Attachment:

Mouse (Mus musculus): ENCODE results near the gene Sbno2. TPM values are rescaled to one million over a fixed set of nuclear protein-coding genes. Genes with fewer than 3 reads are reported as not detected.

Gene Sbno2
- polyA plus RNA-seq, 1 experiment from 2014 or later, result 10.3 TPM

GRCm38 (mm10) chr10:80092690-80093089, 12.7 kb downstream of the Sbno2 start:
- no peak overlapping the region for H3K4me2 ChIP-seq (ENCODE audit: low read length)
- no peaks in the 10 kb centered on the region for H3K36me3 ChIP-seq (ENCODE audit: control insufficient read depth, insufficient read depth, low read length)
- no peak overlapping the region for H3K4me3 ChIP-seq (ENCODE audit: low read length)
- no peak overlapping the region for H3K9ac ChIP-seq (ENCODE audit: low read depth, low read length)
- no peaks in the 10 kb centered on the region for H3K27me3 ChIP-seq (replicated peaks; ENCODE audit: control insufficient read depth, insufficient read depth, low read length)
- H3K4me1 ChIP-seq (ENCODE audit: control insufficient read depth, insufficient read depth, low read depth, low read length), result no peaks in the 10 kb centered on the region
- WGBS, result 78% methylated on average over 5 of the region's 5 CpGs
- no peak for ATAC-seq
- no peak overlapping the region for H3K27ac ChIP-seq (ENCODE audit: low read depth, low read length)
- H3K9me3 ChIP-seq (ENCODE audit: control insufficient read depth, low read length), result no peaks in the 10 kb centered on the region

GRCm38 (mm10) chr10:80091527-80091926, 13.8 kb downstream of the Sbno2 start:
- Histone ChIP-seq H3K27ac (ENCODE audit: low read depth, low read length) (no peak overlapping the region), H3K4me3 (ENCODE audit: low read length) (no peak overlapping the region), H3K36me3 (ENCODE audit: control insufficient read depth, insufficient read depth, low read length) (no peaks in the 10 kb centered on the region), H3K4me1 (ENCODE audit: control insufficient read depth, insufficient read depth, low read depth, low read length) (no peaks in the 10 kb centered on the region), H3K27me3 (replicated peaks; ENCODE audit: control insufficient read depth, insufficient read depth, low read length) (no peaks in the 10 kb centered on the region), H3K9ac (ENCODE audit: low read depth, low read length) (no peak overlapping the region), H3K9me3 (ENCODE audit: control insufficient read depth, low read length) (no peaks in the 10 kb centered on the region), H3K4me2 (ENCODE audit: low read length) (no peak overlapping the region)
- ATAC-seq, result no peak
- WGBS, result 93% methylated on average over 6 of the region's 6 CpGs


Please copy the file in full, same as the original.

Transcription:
Mouse (Mus musculus): ENCODE results near the gene Sbno2. TPM values are rescaled to one million over a fixed set of nuclear protein-coding genes. Genes with fewer than 3 reads are reported as not detected.

Gene Sbno2
- polyA plus RNA-seq, 1 experiment from 2014 or later, result 10.3 TPM

GRCm38 (mm10) chr10:80092690-80093089, 12.7 kb downstream of the Sbno2 start:
- no peak overlapping the region for H3K4me2 ChIP-seq (ENCODE audit: low read length)
- no peaks in the 10 kb centered on the region for H3K36me3 ChIP-seq (ENCODE audit: control insufficient read depth, insufficient read depth, low read length)
- no peak overlapping the region for H3K4me3 ChIP-seq (ENCODE audit: low read length)
- no peak overlapping the region for H3K9ac ChIP-seq (ENCODE audit: low read depth, low read length)
- no peaks in the 10 kb centered on the region for H3K27me3 ChIP-seq (replicated peaks; ENCODE audit: control insufficient read depth, insufficient read depth, low read length)
- H3K4me1 ChIP-seq (ENCODE audit: control insufficient read depth, insufficient read depth, low read depth, low read length), result no peaks in the 10 kb centered on the region
- WGBS, result 78% methylated on average over 5 of the region's 5 CpGs
- no peak for ATAC-seq
- no peak overlapping the region for H3K27ac ChIP-seq (ENCODE audit: low read depth, low read length)
- H3K9me3 ChIP-seq (ENCODE audit: control insufficient read depth, low read length), result no peaks in the 10 kb centered on the region

GRCm38 (mm10) chr10:80091527-80091926, 13.8 kb downstream of the Sbno2 start:
- Histone ChIP-seq H3K27ac (ENCODE audit: low read depth, low read length) (no peak overlapping the region), H3K4me3 (ENCODE audit: low read length) (no peak overlapping the region), H3K36me3 (ENCODE audit: control insufficient read depth, insufficient read depth, low read length) (no peaks in the 10 kb centered on the region), H3K4me1 (ENCODE audit: control insufficient read depth, insufficient read depth, low read depth, low read length) (no peaks in the 10 kb centered on the region), H3K27me3 (replicated peaks; ENCODE audit: control insufficient read depth, insufficient read depth, low read length) (no peaks in the 10 kb centered on the region), H3K9ac (ENCODE audit: low read depth, low read length) (no peak overlapping the region), H3K9me3 (ENCODE audit: control insufficient read depth, low read length) (no peaks in the 10 kb centered on the region), H3K4me2 (ENCODE audit: low read length) (no peak overlapping the region)
- ATAC-seq, result no peak
- WGBS, result 93% methylated on average over 6 of the region's 6 CpGs